A major tourist stopover before the Nullarbor is reckoning with social division linked to a rise in crime.

South Australian MPs condemn what they call a rise in antisocial behaviour in the west coast town of Ceduna, where police say property crime has increased.

The ABC surveyed 12 businesses who all had experienced an increase in shoplifting — but they said Ceduna was still a safe place to live.

The town has been on the frontline of social policy interventions and was a trial area for the scrapped Cashless Debit Card (CDC) from 2016 to 2022.

The former Liberal government introduced the cashless debit card to quarantine 80 per cent of a person’s income so it could not be spent on alcohol, gambling, some gift cards or withdrawn in cash.

The card has left a divisive legacy, with residents split on its effectiveness and Indigenous leaders pointing to work incentives for welfare as a better policy.

Wayne Miller says the community needs to work together for a solution.(ABC Eyre Peninsula: Bernadette Clarke)

Ceduna Aboriginal Corporation chief executive Wayne Miller said the community needed to come together to find a solution to social unrest.

“We want to see Indigenous people employed in the main street from the local businesses,” Mr Miller said.

“Let’s get everyone to the table, local council, Indigenous corporations, business owners, and start to talk about their solutions moving forward.”

Political concerns

Federal Member for Grey, Rowan Ramsey, this month linked what he called a “collapse of social order” in Ceduna to the scrapped card.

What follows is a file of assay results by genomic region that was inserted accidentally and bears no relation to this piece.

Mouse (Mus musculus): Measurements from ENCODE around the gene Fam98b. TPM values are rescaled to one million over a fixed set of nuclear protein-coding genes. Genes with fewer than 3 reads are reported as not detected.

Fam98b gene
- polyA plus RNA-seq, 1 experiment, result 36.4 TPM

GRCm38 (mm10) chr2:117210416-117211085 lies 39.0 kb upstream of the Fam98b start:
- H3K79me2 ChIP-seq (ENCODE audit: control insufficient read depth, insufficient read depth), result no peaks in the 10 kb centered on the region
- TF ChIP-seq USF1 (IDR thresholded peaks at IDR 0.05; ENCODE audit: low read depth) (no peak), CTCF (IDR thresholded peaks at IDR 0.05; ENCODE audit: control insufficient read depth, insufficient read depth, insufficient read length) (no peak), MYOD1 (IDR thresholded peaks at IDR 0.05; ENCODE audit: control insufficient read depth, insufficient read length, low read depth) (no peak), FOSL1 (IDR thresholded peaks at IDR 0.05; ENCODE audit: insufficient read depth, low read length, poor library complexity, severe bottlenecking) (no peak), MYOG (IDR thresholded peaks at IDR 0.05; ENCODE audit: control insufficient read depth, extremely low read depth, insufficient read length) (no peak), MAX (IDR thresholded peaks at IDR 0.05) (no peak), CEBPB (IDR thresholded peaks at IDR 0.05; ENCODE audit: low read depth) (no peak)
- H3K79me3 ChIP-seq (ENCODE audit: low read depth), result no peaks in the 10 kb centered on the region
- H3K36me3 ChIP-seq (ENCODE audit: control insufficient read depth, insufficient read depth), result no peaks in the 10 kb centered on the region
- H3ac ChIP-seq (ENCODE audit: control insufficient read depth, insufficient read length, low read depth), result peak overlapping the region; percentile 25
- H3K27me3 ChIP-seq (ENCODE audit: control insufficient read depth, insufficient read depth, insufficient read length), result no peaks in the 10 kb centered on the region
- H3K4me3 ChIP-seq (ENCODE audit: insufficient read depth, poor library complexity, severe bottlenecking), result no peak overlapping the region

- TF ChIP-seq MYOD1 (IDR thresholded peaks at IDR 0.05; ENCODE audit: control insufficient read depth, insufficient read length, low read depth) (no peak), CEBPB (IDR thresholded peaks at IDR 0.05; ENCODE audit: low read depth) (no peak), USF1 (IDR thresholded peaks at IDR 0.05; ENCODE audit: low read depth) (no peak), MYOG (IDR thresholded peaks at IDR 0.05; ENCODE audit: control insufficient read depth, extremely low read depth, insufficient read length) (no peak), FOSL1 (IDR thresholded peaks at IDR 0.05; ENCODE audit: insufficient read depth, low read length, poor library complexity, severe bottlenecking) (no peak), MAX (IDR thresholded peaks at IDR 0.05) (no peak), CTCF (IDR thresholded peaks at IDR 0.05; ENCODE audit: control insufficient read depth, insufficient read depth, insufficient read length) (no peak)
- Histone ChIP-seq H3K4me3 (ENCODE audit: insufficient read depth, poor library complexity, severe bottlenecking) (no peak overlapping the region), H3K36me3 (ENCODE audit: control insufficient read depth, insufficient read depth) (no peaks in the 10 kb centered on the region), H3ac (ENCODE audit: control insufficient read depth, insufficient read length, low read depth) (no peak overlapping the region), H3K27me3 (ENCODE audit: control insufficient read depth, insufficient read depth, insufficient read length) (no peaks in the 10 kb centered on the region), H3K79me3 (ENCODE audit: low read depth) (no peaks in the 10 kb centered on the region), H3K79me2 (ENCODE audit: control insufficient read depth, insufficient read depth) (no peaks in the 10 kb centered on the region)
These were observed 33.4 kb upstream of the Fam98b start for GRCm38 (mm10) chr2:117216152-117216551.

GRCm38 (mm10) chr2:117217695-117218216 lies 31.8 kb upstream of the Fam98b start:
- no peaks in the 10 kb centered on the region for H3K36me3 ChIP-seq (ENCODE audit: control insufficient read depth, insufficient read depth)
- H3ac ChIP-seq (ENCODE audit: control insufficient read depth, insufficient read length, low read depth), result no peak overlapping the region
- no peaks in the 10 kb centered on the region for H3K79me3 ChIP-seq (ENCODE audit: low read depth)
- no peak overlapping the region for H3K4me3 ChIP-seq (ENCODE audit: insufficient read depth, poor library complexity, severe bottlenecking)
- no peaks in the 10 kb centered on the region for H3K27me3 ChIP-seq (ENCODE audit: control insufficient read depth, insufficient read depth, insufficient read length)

Federal MP for Grey, Rowan Ramsey. (ABC North and West SA: Bethanie Alderson)

“At the moment I am getting inundated with contacts from people in Ceduna who cannot stand the fact that businesses are being broken into regularly, cars are being stolen and trashed, windows are being smashed,” he said in a speech to parliament.

“Since Labor abolished the Cashless Debit Card, this community has been subjected to increased violence, house break-ins, shop theft and incidences of alcohol abuse and domestic abuse.”

Flinders MP Sam Telfer raised similar concerns in state parliament.

He said the town felt let down by the decision to remove the card.

Labor went to the last election promising to end the card, citing reports it stigmatised people.

Darren Bennett’s business was recently broken into but he says crime in Ceduna is no worse than in other towns.(ABC Eyre Peninsula: Jodie Hamilton)

Rise in crime

Ceduna business owner Darren Bennett said his store had only been broken into twice in 27 years.